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Conversations with Todd Sanders

Today we’d like to introduce you to Todd Sanders.

Hi Todd, we’re thrilled to have a chance to learn your story today. So, before we get into specifics, maybe you can briefly walk us through how you got to where you are today?
Ever since I was a little kid I always wanted to be an artist so I studied Advertising / Graphic design at Sam Houston State University. While I fell in love with typography and designing in school, I quickly realized I was not going to be able to sit in an office someday and work as a traditional graphic designer. To help pay my way through college, I started painting signs for local ranches and coffee shops in downtown in Huntsville where I was studying. I really fell in love with sign painting and creating type styles but I was still kind of looking for the missing ingredient of what my future career would be.

During spring break while still in college, my buddy and I took a road trip to New Braunfels from Huntsville and we were supposed to turn just outside of Bastrop. We weren’t paying attention and we came over the hill and we saw the Austin skyline. We agreed to drive into Austin and go to New Braunfels afterward. After 10 minutes of driving around Austin, I told my buddy I was moving. I’ll never live anywhere else. I just fell in love with the vibe of the city.

I started noticing all the neon in Austin and on the corner of Lamar and Enfield I saw this this enormous neon 3D bug on the Terminix exterminator sign. That was the moment I made my decision that I was going to move to Austin and learn how to make neon signs.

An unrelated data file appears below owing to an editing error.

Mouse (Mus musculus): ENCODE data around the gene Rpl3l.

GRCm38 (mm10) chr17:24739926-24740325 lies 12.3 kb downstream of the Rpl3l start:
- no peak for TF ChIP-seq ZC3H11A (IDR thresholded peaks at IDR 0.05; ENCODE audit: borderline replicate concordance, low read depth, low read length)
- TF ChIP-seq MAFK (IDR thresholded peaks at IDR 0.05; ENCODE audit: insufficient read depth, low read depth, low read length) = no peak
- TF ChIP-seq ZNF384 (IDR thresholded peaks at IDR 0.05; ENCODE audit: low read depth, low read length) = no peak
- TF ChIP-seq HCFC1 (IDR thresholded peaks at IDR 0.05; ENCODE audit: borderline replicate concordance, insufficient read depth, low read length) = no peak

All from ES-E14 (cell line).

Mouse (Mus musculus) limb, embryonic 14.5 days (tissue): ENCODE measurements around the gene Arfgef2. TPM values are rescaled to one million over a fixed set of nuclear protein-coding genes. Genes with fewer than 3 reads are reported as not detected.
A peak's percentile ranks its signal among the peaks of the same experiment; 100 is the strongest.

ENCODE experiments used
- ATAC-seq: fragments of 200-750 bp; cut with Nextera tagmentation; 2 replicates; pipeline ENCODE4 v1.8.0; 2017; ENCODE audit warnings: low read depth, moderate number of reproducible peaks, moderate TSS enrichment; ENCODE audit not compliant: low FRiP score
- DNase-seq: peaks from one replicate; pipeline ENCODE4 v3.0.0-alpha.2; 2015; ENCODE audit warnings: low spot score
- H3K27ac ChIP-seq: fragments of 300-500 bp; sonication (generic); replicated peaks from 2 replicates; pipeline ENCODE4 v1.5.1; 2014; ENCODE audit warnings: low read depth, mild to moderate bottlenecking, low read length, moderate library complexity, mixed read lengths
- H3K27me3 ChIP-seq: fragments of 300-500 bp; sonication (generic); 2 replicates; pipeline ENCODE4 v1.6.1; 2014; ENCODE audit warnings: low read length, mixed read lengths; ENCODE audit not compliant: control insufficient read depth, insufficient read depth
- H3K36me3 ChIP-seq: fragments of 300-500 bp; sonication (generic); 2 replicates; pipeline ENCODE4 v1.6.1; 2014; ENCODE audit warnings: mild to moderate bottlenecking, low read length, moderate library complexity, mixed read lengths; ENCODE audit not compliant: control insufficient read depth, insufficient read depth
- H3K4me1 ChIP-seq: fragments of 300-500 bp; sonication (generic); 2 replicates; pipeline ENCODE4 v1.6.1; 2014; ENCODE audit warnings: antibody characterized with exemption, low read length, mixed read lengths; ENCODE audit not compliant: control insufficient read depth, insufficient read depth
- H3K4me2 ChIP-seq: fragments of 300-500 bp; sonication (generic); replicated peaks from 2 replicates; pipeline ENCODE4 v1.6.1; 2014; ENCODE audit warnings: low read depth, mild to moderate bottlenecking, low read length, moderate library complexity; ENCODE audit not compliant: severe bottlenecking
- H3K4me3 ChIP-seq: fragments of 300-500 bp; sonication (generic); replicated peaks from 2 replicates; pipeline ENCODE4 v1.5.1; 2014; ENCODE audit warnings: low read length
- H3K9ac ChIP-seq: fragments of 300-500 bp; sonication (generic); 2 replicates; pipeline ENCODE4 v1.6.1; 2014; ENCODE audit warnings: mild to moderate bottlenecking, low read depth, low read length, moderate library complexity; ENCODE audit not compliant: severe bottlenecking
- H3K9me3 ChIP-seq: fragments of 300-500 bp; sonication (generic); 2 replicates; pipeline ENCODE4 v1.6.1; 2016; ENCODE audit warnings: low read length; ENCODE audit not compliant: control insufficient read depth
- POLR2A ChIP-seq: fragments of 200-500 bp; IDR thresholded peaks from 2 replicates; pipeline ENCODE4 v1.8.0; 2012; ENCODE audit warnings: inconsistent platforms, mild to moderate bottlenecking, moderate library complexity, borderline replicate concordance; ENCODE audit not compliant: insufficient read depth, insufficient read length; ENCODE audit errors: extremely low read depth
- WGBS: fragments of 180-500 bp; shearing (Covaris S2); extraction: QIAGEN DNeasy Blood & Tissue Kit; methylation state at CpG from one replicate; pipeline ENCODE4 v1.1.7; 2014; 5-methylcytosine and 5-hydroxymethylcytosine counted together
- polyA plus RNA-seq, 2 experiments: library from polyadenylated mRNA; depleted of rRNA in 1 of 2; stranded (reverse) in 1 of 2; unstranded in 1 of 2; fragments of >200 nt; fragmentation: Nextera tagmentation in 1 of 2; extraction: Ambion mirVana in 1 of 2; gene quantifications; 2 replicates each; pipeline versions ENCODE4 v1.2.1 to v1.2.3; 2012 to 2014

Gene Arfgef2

Can you talk to us a bit about the challenges and lessons you’ve learned along the way. Looking back would you say it’s been easy or smooth in retrospect?
When I first bought the building that would become Roadhouse Relics, it was a crumbling old fruit stand that the roof had caved in on. I didn’t have much money so it took me ages to put a new roof on and more than a decade to be able to put air conditioning in. I lived in the 1950s travel trailer in the backyard for years on almost no money while I fixed up the place bit by bit. The New York Times has since listed my space as a must see in Austin.

Alright, so let’s switch gears a bit and talk business. What should we know about your work?
I make neon art pieces that look like an old rusty neon sign that was rescued from some old Route 66 Roadhouse, but are in fact brand new. My work is created as a tribute to the original sign masters of the 1930’s and 40’s. I try to construct them as closely to the original specifications as possible, but with my own creativity. I feel that my pencil sketch designs, weathering and hand painted graphics really set my work apart from most neon art.
While my art is collected by celebrities including Willie Nelson, Joe Rogan and Billy Gibbons (ZZ Top). The thing I am most proud of is that I put food on the table for my family by making art. That’s a dream come true for me.

If we knew you growing up, how would we have described you?
I think I am still the same person I am today. I have liked art, Johnny Cash and old cars my whole life. I bought my first truck when I was only 12 years old after working all summer helping to pave roads. It was a 51 Ford and since couldn’t drive it, I took it apart to figure out how it worked.

Contact Info:

Image Credits
Photo of Todd: Roj Rodriguez

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